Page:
Shanghai-based travel photographer Scott Turner likes to document real life, often taking an anthropological approach to his work. He regards people and their lives to be the most rewarding and challenging subject to photograph. In his travels, he admits that he likes to go deep in the places that he visits, opting to stay longer to really invest himself and understand more about the local culture. Avoiding areas that are touristy, he prefers instead to visit less popular destinations, places that Scott says “usually have the most open people and the most interesting stories”.
Scott has lived in Shanghai for two years now, and has visited many of the major metropolises in China. But what he is most curious about are what he calls “the spaces in between”. He plans to spend some time to explore some of the smaller cities and towns in China, as well as other remote parts of Asia in the coming year, and potentially make a book about it. He has been to Xinjiang, the far west region of China, Kyrgyzstan, Turkestan, as well as India, Pakistan, Nepal and Sri Lanka. For him, the region is multifaceted, complex, and wild. “These places are already widely photographed,” Scott says, “so coming up with something new there can be challenging.”
On his way to Kyrgyzstan, Scott passed through Kashgar, the westernmost city in China, located in the Xinjiang Uyghur Autonomous Region. A former outpost on the Silk Road, its history stretches back 2,000 years, and today is known for its famous bazaar, a bustling and vibrant daily market. Some parts of the old city, Scott describes, almost felt like scenes that were straight out of Aladdin, while other parts of the city appeared to be undergoing extensive development and were being rebuilt.
It was at the end of 2013 when Scott quit his job as an engineer and decided to travel around Asia for a year. The main reason behind this was because he just wanted to get out of his nine to five routine, explore the world more, and really work on his travel photography. During his travels, Scott did what was probably the wildest thing that he had ever done in his life, which was buy a horse from a local livestock market in Kyrgyzstan and ride it through the mountains by himself for a month. Prior to this experience, he had never even ridden a horse before.
While up in the mountains, Scott met a few Kyrgyz shepherds. After his return, he spent some time talking to a few of his Kyrgyz friends about what he had seen and found out that the shepherds had played an important role in sustaining the local economy in hard times. For Scott, this was a beautiful story, considering that what he had witnessed was the legacy and heritage of the local culture.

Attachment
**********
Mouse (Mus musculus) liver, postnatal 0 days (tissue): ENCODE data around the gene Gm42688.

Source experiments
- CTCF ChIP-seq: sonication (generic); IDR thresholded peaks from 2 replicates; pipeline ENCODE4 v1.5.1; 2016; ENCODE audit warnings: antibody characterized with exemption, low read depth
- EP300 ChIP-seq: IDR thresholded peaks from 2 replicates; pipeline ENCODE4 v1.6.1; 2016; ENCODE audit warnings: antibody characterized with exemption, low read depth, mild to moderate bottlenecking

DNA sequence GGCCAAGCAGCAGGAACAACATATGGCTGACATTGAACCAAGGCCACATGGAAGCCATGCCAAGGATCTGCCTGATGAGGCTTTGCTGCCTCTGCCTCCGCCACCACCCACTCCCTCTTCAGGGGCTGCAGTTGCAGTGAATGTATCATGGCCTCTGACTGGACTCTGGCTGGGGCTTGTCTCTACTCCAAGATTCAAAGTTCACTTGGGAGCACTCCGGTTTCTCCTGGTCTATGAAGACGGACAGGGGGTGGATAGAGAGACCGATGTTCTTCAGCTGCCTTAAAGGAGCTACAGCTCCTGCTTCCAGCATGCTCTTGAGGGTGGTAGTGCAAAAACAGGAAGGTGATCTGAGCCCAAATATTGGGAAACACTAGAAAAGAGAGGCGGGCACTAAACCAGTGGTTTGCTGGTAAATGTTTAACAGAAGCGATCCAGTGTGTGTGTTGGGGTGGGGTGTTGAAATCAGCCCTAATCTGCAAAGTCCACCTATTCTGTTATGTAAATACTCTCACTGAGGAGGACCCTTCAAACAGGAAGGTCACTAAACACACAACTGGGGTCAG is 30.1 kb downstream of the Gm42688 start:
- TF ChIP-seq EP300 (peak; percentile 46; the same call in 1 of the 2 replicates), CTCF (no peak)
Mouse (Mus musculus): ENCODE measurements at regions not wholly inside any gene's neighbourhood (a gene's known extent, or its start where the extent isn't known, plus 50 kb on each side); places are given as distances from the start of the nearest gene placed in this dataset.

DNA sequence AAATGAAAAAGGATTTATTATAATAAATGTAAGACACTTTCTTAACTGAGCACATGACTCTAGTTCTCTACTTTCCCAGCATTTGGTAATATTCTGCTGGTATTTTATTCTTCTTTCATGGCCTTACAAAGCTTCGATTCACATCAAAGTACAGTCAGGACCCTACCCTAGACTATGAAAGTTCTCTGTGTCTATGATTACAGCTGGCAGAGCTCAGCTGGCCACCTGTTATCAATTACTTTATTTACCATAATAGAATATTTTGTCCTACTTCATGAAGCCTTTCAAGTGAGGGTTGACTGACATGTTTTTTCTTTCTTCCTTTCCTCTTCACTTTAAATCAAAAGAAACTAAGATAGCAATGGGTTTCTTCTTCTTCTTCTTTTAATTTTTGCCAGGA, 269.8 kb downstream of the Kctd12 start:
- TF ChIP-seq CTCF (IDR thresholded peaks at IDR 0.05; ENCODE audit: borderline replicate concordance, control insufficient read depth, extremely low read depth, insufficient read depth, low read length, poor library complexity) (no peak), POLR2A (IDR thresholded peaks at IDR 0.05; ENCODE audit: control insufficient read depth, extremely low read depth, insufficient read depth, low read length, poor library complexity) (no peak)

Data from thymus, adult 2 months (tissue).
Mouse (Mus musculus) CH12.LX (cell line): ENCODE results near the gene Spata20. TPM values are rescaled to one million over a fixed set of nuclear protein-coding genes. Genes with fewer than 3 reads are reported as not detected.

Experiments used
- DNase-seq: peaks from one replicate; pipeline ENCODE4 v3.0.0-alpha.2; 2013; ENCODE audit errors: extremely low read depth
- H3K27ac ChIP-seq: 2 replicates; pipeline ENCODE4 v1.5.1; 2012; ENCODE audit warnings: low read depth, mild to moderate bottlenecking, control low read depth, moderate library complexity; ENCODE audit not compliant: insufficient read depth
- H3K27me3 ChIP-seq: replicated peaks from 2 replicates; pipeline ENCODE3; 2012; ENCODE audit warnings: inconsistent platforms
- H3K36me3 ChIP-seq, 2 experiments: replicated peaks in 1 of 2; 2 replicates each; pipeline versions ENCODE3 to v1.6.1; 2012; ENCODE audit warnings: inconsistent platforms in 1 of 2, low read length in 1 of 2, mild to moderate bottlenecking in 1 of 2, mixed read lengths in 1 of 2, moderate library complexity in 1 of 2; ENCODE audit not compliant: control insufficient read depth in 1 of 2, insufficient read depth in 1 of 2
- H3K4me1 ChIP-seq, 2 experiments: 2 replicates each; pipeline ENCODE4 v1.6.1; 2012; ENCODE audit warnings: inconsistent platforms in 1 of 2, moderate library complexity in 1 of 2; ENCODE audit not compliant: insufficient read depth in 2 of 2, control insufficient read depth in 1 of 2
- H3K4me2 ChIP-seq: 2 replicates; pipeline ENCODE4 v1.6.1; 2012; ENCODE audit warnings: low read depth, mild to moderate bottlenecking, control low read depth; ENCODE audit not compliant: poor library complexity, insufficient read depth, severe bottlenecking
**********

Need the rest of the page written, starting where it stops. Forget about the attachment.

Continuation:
Scott prefers to travel on the ground whenever possible. He says, “traveling slow provides me with an opportunity to observe and connect with the world around me in a way that flying does not.” Both times that he travelled to Kyrgyzstan, he spent three days on a slow train from Shanghai to Kashgar and then crossed the border by foot.
The images that Scott photographed during his travels in Kyrgyzstan now form the basis of his ongoing VSCO Artist Initiative project, which chronicles the situation of the local farming community in the Kyrgyz mountains. Scott notes that there are two distinctly different styles emerging in his work: one is a very graphic travel style which stems from his love of the landscape, while the other is a rougher and more emotionally driven reportage style, reminiscent of photographers like David Alan Harvey. While Scott has always enjoyed both styles, recently he’s been more attracted towards the latter. And in many ways, Scott feels that his VSCO Artist Initiative project is an investigation of this rougher reportage approach.
Scott在吉尔吉斯斯坦旅行中拍摄的照片如今成为了他创作中的VSCO Artist Initiative项目的基础，以时间为线索，记录吉尔吉斯斯坦山区的当地农业社区情况。Scott注意到他作品中呈现了两种泾渭分明的风格：一种是如精致画卷般的旅行记录，源自对山川大地之爱；另一种则受纪实文学影响而表现出更为粗犷和情绪化风格，让人想起此类的摄影大家David Alan Harvey。虽然Scott一直都很喜欢这两种不同的风格，但近来他明显更偏爱后者了。Scott觉得，他在VSCO上的艺术家倡议项目就是从不同方面来探索更为纪实粗犷的摄影方式。
At the moment, Scott is particularly interested in exploring climate issues, and in creating art photography books on specific subject matters. He is working on a book about a sport in Central Asia called Buzkashi, which translates literally as “goat grabbing” in Persian. The national sport of Afghanistan, Buzkashi is a game in which horse-mounted players attempt to place a headless goat in a goal. While a great deal of documentary reportage has already been done on the subject, Scott is more interested in capturing the emotions and motions of the sport itself, and in a more graphic and abstract way.
Scott aims to complete his VSCO Artist Initiative project by pairing his photo series from his travels in Kyrgyzstan with a more researched editorial about the local shepherding community. His ultimate goal for the project is “to document the lives of the shepherds, and the issues around modern pastoralism in relation to how it affects the lives of the Kyrgyz people today and for the future, as well as celebrate the deep heritage they have as a people group.”
Scott希望把他在吉尔吉斯斯坦的系列照片与当地牧羊社区深入研究后的文字相结合，用以完成他的VSCO Artist Initiative项目。他对该项目的最终期望在于“记录当地牧羊人的生活，以及围绕现代田园主义如何影响吉尔吉斯人现今的今天以及未来，同时也是对他们作为一个群体所承载深厚底蕴的一种赞歌。”